Tuesday, 27 September 2016

Dark side of the Pear Tree !

Another venture into the world of Moths brought some more common moths to my attention, the moth trap was set up close to the pear tree. and the air was certainly alive with moths when I checked early evening, being a complete novice to the world of moths I anticipated a good variety of moths by the early morning hours, I could see some moths had entered the trap, lots of micro moths and a few macro moths were already settling on the egg cartons placed inside the trap.

Not so many when it comes to investigating the trap in the morning, where do they go, it's very frustrating when you see so many around the trap in the evening and very little in the trap, but, it's early days and things can only improve, hopefully.

So these are the moths that I have seen and identified, I have decided to stick with the Macro moths for the moment, being slightly easier to identify, although not hundred percent confident on all the identifications made on the moths that have entered the trap.

Quite a few Brimstone moths have been seen around the trap in the evening, up to now only two have entered the trap, an attractive species reminiscent of its day flying cousin the Brimstone Butterfly, although obviously much smaller.

Another medium sized yellow coloured moth found in the trap, although in quite a worn state but still recognisable was this Yellow Shell, Camptogramma bilineata shown below. it flies from May to August, so getting near the end of its flight period, probably explaining its very worn condition.

Yellow Shell
A couple of these pretty non-descript moth shown below have been found in the trap, apart from the beige colour the only identifying marks were the single white spot on each wing.looking through my field guide, there were two possibilities a moth called the Clay and another migrant  moth called a White-point.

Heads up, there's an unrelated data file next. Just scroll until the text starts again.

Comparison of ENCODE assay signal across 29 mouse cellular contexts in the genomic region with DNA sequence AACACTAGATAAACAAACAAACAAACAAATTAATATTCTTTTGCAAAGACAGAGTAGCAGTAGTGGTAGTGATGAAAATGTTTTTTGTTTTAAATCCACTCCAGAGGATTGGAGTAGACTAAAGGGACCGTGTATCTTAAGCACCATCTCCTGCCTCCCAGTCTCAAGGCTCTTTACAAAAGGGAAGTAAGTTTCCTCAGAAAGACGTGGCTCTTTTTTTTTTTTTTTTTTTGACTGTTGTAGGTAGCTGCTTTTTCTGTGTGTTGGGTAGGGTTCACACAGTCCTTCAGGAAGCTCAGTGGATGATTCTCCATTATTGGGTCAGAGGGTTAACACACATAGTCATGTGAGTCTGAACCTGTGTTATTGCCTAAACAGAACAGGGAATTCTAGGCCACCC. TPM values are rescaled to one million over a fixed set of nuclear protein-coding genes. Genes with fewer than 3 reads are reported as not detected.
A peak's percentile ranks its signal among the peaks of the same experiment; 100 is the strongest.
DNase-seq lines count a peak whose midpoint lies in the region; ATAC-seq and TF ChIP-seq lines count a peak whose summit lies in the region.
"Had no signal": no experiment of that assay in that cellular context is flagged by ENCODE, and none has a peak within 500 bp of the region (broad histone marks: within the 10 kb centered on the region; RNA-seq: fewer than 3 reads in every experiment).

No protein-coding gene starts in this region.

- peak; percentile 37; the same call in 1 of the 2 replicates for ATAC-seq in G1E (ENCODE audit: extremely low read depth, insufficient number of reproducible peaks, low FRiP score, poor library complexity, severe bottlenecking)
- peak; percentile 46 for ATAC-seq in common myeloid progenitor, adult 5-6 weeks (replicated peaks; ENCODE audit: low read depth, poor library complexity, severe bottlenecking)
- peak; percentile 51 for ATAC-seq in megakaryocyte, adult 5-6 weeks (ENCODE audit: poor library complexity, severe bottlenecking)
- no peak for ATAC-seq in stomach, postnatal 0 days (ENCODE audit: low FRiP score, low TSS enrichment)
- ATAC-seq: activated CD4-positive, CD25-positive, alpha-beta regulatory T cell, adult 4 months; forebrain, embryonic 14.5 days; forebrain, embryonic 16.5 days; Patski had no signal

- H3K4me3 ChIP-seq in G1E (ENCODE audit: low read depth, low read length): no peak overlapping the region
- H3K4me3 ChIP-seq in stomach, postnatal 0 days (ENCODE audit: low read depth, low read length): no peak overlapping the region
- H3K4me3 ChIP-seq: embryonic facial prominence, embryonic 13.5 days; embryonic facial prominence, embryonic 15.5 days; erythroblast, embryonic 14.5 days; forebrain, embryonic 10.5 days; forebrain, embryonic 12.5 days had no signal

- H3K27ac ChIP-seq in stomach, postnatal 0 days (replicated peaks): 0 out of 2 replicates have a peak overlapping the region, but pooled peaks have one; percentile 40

Some research revealed that the Clay Moth has on its underside of the abdomen a black cheveron, something I forgot to look for the first time one of these was found in the trap. But if you know what to look for identification becomes a little easier.

These next two were easier to identify, the first, a migrant moth called the Silver Y .

The second, another easy one to identify was the Hebrew Character, another fairly common moth, like the Silver Y, this has a black mark shaped like the Hebrew letter Nun

Hebrew Character
This next one was confusing, a lot of very similar marked moths coming in a variety of colour variations, possibly a Rustic but not hundred percent sure at the moment.

Another common moth found in the trap just lately , coming in a variety of shades, shown below is the Lunar Underwing, hopefully the right identification on this one, the white veining making i.d. a little easier

The Snout, you've got to love these Moth names, and quite easy to see how it got its name, this was the second I have found in the Moth Trap this month.

Just one of these Heart and Dart moths caught so far shown below.

So many different types of Wainscot to identify, this is my first and only one so far.

So a variety of common moths being attracted to the moth trap, not as many as I expected, each new species identified is strangely quite exciting, nice to see the creatures of the night that frequent the garden unseen.
 The garden moth list so far in September:

2.Common Carpet
3.Scalloped Oak
4.Straw Underwing
5.Lesser Broad Bordered Underwing
6.Square Spot Rustic
7.Jersey Tiger
8.Copper Underwing
9.Yellow Shell
11.Emmelina Monodactyla (micro)
12.Heart & Dart
13.Silver Y
14.Brown House Moth ( micro)
15.Common Wainscot
16.Lime Speck Pug
18.Vines Rustic ?
19.Light Brown Apple Moth ( micro)
20.Hebrew Character
21.The Clay
22.The Snout
23.Lunar Underwing

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